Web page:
Abstract or Introduction

Given their importance as the building blocks of all of the integers, the prime numbers, their number and dispositionwithin the integers have been studied for millennia. In 1859 Bernhard Riemann published a short paper (which only extended to six manuscript pages) concerned with an investigation of the number of prime numbers less than any given number. The outcome of the work revolutionised number theory and in the years following has resulted in almost what could be termed an industry in a particular aspect of his work, now called the Riemann Hypothesis. Riemann showed that all the zero values of the zeta function in the positive part of the complex plane should lie in a region between x = 0 and x = 1, and, in particular, conjectured that they all should lie on the line of symmetry x = ½.

This conjecture, which is the basis of many other conjectures in Number Theory is considered by many mathematicians to be the currently greatest unsolved problem in Mathematics—so much so that the Clay Mathematical Institute of Boston, Mass. has offered one million dollars to anyone who can produce a solution. No attempt is made here to verify the hypothesis, for its validity is not required. A procedure is developed here, by means of which, the zeros of Riemann's zeta function in the so-called Critical Strip of the complex plane may be assigned values of the prime number counting function. The procedure is novel and uses the concept of a Dirichlet line in the complex plane and a quantity called a nearodd (both of which are defined in the text).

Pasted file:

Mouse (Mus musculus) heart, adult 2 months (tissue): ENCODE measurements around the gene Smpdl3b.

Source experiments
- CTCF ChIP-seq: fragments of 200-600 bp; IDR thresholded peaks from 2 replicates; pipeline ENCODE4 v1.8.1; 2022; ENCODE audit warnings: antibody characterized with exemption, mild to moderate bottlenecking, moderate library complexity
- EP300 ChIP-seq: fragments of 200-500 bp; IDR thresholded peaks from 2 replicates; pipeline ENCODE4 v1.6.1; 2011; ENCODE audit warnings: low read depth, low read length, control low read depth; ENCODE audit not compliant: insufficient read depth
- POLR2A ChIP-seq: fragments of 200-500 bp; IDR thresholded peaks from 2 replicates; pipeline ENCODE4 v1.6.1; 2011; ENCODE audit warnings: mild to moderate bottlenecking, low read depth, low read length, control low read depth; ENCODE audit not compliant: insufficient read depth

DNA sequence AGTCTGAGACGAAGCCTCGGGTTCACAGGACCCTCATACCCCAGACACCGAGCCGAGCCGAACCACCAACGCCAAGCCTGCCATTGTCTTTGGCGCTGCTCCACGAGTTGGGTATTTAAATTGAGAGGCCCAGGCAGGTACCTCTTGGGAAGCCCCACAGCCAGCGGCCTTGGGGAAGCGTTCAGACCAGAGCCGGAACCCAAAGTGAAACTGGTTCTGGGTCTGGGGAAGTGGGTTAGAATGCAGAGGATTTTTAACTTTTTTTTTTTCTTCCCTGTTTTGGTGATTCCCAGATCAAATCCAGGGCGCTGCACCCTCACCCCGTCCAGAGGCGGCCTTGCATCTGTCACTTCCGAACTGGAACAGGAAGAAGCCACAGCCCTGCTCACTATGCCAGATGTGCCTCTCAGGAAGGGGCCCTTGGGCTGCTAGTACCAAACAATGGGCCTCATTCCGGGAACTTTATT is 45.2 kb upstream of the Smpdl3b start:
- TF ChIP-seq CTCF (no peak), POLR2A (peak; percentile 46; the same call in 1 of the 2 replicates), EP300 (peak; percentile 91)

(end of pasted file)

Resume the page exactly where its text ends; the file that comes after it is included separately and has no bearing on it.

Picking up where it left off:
The process may be rendered self-contained, in the sense that, when it is associated with Gram's series the only input required is the magnitude of the imaginary part of the function s = x + iy which will locate a Riemann zero on the Critical Line; vast numbers of zeros may be accessed in [2]. Further, it is shown that the Riemann conjecture is irrelevant in the assigning of any particular value of the prime number counting function to the corresponding Riemann zero. It is suggested, pace Wiles, who obtained a proof of Fermat's Last Theorem as a by-product of his verification of the Taniyama-Shimura conjecture, that, in the light of Godel's incompleteness theorems, Riemann's hypothesis may be undecidable.

- Quote paper
- William Fidler (Author), 2022, Assigning of values of the prime number counting function to Bernhard Riemann's zeros. Concept of Dirichlet lines in the complex plane, Munich, GRIN Verlag, https://www.grin.com/document/1168625

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